Flashy good looks with the heart of a fighter, Urban EDC knifes turn heads without raising eyebrows.
Folding knives are versatile carry pieces. They can be toted daily whether you’re a mechanic, carpenter, plumber, police officer, firefighter, emergency medical technician, hunter, hiker, a member of the military or even an office worker in a corporate setting.
In an office, one needs to be careful with the selection of his or her EDC (everyday carry) knife. It’s best to remain on the conservative side of things, not wanting to whip out a large tactical flipper folder for opening boxes or mail.
A new class of folding knife has emerged over the past few years that addresses environments such as this. The knives borrow traits that made tactical folders popular and distill them down to small and compact forms for easy carry and unobtrusiveness, particularly when blades are opened in public settings.
Urban EDC knives are easy to acquire and use once an enthusiast becomes familiar with the features and quality pieces available on the market. The knives blend in well in the office, but also have substance for tackling tough cutting chores. They’re equally at home in a pair of dress slacks or jeans and can perform most daily cutting tasks.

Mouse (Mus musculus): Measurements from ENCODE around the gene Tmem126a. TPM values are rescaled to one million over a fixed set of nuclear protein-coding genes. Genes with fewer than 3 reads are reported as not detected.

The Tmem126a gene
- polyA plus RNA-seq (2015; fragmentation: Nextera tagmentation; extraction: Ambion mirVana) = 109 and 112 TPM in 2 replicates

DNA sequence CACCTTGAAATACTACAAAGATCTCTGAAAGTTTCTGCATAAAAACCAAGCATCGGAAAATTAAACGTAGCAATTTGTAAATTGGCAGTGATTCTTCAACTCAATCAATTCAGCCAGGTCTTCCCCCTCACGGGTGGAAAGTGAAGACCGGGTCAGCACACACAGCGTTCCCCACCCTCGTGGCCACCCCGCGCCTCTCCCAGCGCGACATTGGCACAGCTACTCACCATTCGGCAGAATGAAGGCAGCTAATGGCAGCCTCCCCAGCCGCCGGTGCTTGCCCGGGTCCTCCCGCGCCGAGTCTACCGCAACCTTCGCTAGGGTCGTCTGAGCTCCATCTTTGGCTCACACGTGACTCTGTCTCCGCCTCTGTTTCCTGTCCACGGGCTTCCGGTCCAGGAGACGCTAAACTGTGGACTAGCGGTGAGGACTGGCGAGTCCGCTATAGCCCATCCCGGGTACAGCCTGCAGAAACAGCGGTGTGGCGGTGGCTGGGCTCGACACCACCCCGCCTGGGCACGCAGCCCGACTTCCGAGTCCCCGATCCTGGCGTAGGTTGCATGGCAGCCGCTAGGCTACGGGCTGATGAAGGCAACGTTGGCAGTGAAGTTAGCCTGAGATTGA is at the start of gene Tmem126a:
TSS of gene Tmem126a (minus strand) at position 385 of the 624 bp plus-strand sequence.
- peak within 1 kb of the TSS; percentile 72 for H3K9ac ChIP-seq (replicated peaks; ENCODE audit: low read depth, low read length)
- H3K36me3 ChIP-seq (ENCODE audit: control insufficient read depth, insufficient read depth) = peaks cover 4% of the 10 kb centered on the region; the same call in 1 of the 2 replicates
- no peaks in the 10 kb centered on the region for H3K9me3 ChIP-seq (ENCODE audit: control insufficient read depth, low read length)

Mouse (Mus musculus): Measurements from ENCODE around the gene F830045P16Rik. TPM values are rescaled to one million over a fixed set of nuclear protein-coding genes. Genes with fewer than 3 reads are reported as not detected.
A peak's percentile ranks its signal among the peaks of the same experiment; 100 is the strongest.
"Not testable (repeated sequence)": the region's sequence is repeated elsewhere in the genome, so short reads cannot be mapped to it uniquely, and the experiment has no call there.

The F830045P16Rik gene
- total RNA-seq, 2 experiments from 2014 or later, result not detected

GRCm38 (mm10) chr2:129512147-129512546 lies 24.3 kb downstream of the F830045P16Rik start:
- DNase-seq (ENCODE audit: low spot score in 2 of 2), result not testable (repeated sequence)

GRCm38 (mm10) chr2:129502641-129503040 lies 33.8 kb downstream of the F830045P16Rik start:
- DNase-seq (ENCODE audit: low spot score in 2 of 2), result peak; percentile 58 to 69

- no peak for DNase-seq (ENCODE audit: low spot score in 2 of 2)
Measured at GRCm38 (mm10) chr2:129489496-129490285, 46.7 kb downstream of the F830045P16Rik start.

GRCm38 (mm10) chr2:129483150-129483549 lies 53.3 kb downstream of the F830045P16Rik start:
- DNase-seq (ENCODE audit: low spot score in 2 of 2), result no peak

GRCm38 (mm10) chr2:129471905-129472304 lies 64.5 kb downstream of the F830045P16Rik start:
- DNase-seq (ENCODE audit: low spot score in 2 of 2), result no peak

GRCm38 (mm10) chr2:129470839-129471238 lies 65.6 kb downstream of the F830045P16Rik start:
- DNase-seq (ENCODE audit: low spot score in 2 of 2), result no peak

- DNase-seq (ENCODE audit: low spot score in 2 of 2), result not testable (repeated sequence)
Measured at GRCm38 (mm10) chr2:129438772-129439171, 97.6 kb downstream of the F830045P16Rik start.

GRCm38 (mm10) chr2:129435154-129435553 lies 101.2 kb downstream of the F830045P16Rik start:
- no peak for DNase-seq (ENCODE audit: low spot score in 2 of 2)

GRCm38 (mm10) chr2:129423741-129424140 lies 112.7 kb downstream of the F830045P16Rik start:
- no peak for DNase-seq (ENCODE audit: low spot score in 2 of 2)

Quiet Carry Lives Up to Its Name
Quiet Carry is a new knife brand that embodies the urban EDC trend. The company’s IQ frame-lock folder is a slender and compact model that carries so easily, one’s apt to forget it’s there. The blade of the IQ is ground from ELMAX stainless steel and is a user-friendly sheepsfoot shape. Measuring 2.9 inches, the blade is just long enough to be compact and pocket-friendly but sports enough length to get work done.
The IQ puts a unique spin on the tried-and-true sheepsfoot blade shape with the inclusion of a slight belly. Typically, sheepsfoot blades have straight-line edges, making them precise utility cutters. The slight belly of the IQ allows the knife to be an effective slicer even with the handle held at an upward angle when cutting media on a bench or tabletop.